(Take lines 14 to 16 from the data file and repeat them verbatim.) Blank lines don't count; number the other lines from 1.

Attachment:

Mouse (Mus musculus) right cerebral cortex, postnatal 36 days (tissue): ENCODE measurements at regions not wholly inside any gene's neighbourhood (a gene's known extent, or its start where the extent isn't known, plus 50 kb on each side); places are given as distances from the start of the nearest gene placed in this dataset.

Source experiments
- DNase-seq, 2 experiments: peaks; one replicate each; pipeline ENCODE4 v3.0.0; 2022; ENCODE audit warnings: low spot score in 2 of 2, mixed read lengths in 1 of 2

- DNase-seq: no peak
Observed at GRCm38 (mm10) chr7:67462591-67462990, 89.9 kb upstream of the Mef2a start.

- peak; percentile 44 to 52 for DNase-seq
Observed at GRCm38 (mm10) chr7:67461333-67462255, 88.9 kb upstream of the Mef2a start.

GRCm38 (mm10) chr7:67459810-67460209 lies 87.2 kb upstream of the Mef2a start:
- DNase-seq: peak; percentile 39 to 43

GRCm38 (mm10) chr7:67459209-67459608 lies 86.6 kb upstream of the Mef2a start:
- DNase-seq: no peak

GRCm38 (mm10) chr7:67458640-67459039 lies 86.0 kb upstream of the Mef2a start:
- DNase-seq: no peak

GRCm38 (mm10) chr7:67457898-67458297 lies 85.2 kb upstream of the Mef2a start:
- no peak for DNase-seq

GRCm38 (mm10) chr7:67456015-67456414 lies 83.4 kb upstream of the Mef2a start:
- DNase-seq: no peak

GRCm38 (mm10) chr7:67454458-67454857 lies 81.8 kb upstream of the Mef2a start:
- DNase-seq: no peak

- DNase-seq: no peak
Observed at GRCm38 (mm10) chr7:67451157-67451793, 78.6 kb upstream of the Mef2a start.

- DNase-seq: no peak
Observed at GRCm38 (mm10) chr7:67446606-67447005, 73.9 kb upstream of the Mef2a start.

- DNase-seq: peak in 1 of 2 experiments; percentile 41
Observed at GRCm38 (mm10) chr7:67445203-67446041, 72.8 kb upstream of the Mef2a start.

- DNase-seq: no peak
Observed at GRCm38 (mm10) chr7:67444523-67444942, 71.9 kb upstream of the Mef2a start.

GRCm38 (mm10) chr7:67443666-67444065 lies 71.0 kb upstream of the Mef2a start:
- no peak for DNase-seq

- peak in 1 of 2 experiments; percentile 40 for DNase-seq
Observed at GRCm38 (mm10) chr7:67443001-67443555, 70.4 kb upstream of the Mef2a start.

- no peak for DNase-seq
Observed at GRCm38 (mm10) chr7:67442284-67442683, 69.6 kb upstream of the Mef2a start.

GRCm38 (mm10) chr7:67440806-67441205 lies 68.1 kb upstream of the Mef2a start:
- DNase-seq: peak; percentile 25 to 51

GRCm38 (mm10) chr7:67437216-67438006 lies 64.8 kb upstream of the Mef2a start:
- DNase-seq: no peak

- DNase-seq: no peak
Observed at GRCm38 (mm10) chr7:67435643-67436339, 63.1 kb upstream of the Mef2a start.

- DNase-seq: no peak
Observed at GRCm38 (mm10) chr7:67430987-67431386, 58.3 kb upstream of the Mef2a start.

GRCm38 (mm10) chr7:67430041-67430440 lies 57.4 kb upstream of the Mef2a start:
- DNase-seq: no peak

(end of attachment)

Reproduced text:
GRCm38 (mm10) chr7:67457898-67458297 lies 85.2 kb upstream of the Mef2a start:
- no peak for DNase-seq

GRCm38 (mm10) chr7:67456015-67456414 lies 83.4 kb upstream of the Mef2a start: